Outdoors Blog

Try Payette River for trout; check out our lure of the week (fishing report, Dec. 5)

Our new feature in the weekly fishing report will highlight a lure of the week. Here’s the Panther Martin.
Our new feature in the weekly fishing report will highlight a lure of the week. Here’s the Panther Martin. Special to the Idaho Statesman

Every Monday, we’ll post fishing writer Jordan Rodriguez’s weekly report in the Playing Outdoors blog. His column appears three Tuesdays per month.

Payette River (Trout)

I’ve seen some good reports from trout anglers on the Payette River over the past couple of weeks. Fall and winter are good times to fish the Payette, which runs high and has a lot of raft traffic during the summer months. Rainbow trout are the dominant species, and there are some nice ones. As always, I recommend releasing big, wild fish (look for full fins with white tips) and taking home some pan-sized planted trout for dinner. Spinners, spoons, flies and bait are all good options on the Payette. Check out this week’s Lure of the Week for one suggestion. Also, with single-digit lows in the forecast this week, there could be some floating ice on the river. That can pretty much ruin the fishing, so keep an eye on the weather, and fish farther south (near Horseshoe Bend) for the best chance at avoiding ice floes.

Getting there: Fish along Idaho 55 between Horseshoe Bend and McCall.

Lake Cascade, Horsethief Reservoir (Trout)

As of Friday, Cascade had some ice on the north end of the lake, though it’s not yet thick enough to be safe for ice fishing. Cold weather is in the forecast, though, so ice fishing season could soon be upon us. Bank anglers were still catching some nice trout with marshmallows, worms and other baits through Thanksgiving weekend. That’s still an option for those willing to brave the cold on the south end of the lake, but open-water fishing season is all but over for 2016. Horsethief Reservoir also is starting to freeze over — there’s a good chance it will host the first ice fishing of the season. Warm Lake and Payette Lake are also worth keeping an eye on if you are itching to bust out your ice fishing gear.

Getting there: Take Idaho 55 north to Cascade. For the latest lake conditions and fishing reports, call Tackle Tom’s at (208) 382-4367.

Boise River (Trout)

As you’ll read about Tuesday in the Fish Rap column, there’s a lot going on beneath the surface of the Boise River. Late fall fishing has been good for rainbow trout, brown trout and whitefish on several stretches of the river, and there are a few holdover steelhead still swimming around, too. I haven’t had much time to get out fishing lately, but when I have, a few quick trips to the Boise have been highly productive. Panther Martin spinners, bead-head nymphs and good old-fashioned night crawlers are all reliable options. Drift or swing your lures, flies or bait through riffles and into deep, slow pockets and holes. Neoprene waders are recommended — it can be awfully cold if you get your feet wet this time of year.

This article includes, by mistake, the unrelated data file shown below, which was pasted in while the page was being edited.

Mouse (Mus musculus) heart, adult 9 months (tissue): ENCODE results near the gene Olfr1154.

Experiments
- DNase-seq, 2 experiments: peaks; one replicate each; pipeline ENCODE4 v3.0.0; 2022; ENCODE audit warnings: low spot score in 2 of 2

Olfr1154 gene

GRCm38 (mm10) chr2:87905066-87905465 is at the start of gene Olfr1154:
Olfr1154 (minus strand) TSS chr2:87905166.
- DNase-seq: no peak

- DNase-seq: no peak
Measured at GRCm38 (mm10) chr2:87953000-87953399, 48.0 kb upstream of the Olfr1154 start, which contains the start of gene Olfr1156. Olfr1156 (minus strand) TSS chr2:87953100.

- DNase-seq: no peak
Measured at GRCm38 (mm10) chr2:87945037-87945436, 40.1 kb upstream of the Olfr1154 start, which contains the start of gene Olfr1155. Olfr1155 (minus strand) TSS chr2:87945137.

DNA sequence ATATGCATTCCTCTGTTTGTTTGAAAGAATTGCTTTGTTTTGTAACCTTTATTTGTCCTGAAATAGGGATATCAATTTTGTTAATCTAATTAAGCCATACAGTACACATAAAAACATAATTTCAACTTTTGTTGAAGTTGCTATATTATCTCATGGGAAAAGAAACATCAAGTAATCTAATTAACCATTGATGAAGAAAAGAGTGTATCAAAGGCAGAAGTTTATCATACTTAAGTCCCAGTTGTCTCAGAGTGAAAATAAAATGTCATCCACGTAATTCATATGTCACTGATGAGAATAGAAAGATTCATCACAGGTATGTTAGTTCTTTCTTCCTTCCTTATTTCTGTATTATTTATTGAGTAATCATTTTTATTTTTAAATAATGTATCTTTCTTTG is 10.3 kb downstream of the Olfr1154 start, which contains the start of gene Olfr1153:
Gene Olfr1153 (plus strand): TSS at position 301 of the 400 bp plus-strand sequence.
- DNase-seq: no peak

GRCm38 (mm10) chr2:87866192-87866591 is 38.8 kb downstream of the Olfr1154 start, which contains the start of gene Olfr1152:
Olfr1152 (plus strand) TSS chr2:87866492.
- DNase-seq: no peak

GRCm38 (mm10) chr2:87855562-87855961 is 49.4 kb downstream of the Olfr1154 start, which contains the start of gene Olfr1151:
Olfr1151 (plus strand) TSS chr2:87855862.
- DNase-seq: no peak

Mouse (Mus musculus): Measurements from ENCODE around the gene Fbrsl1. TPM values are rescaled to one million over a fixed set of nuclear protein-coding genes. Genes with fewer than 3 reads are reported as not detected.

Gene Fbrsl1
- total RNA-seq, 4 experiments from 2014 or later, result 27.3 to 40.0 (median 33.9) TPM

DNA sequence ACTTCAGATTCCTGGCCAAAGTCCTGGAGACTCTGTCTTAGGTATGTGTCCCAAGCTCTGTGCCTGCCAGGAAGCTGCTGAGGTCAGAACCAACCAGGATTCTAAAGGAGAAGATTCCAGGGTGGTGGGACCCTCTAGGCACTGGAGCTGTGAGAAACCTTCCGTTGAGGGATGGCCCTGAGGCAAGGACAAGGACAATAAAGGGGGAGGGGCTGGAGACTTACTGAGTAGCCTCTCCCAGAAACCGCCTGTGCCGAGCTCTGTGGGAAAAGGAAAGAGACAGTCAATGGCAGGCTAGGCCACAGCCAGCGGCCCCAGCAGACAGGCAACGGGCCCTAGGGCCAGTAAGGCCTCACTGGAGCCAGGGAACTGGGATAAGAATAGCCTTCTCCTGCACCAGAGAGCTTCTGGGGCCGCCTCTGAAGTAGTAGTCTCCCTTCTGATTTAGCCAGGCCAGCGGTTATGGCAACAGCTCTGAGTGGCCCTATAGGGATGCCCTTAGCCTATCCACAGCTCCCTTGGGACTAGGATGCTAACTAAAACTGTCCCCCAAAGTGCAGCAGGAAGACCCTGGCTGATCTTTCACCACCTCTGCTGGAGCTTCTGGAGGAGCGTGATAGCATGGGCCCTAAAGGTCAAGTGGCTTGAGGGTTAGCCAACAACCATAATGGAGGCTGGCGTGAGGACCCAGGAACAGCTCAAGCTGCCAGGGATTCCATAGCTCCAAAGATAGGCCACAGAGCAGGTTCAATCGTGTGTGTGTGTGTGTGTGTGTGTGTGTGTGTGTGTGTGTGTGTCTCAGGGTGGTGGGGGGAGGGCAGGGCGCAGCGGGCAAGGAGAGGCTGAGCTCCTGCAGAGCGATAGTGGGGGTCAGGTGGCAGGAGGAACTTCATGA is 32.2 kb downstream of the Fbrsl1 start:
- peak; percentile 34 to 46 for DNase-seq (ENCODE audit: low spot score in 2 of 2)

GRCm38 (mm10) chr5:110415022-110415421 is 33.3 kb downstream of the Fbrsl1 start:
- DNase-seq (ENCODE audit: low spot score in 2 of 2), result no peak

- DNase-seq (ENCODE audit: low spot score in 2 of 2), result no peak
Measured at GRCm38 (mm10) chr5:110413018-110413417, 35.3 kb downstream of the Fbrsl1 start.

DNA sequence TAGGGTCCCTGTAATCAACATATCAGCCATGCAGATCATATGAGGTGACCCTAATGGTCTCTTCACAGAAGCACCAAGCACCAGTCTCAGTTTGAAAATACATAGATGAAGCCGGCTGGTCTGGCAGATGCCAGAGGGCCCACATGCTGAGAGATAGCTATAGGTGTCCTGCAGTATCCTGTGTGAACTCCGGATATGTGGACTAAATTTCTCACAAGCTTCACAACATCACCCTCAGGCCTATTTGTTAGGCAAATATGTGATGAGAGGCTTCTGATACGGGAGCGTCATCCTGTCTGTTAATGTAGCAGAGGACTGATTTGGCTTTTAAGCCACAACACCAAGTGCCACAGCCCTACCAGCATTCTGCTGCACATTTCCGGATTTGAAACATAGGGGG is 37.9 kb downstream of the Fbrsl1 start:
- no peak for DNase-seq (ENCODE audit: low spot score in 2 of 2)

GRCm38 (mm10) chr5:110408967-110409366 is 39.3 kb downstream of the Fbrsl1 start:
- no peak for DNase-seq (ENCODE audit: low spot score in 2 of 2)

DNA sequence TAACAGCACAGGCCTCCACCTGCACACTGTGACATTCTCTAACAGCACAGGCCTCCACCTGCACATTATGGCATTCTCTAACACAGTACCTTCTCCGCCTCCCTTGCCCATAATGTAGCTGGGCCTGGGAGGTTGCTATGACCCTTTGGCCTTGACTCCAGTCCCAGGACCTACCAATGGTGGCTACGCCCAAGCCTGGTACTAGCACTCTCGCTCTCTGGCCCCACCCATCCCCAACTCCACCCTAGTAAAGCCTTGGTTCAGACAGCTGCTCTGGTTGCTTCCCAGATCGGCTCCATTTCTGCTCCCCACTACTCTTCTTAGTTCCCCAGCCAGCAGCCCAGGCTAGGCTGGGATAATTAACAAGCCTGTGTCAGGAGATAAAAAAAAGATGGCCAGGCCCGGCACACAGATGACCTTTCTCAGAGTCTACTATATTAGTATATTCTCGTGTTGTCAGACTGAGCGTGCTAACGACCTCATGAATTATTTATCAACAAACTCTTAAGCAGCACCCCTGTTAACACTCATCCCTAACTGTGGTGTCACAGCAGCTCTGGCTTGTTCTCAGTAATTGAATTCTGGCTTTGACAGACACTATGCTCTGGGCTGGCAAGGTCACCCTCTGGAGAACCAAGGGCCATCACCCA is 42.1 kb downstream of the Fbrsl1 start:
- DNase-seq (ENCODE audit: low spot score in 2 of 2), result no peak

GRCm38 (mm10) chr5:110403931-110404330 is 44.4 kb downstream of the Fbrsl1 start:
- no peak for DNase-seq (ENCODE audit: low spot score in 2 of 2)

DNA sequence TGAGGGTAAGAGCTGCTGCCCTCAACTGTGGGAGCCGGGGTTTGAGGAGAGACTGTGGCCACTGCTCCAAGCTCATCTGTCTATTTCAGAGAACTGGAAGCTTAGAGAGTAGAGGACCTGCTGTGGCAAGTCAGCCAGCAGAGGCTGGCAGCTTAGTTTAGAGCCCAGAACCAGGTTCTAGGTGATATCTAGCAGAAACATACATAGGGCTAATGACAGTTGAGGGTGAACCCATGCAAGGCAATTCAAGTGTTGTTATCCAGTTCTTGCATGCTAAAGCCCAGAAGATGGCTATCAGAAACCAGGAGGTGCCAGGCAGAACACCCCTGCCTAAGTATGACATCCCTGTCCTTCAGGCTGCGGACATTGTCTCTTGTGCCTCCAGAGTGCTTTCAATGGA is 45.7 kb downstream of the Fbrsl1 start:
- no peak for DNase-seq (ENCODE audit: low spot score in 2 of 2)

Getting there: Idaho Fish and Game stocks trout all along the river, including regular stocking points in town between Barber Park and the Glenwood Bridge.

Lure of the Week

Panther Martin: Spinners are a staple in any angler’s tackle box, and the Panther Martin has always been my favorite model. It comes in a wide variety of sizes and colors, and it’s a versatile lure that can be used in lots of different situations. Most people think of spinners as a cast-and-retrieve lure — and that is the most common application — but don’t be afraid to experiment with different cadences. In deep water (where it’s less likely to get snagged on the bottom), I like to “kill” the spinner and let it flutter downward for a few seconds. Fish often hit it on its way down, or as soon as I start reeling again. I’ve even caught trout while vertical jigging a Panther Martin directly below my float tube in an alpine lake. In current, you want to keep the lure moving so it doesn’t get snagged. Usually, you want to “swim” the lure upstream, but sometimes it pays off to bring it straight across the current or even reel it downstream. Panther Martins come in six sizes —1, 2, 4, 6, 9 and 15. Size 1 is the smallest at 1/32 ounce, while 15 is the largest at ½ ounce. Pictured are a size 6 (1/4 ounce, my favorite size) and a size 15 in two popular colors. I usually use Panther Martins while targeting trout, but I’ve also caught bass, panfish and pikeminnow on them. They are available in most sporting goods shops for $3-$6 apiece.

Jordan Rodriguez has been fishing Idaho waters since he was a teen. Share your fish stories, adventures, tips and tricks at outdoors @idahostatesman.com.

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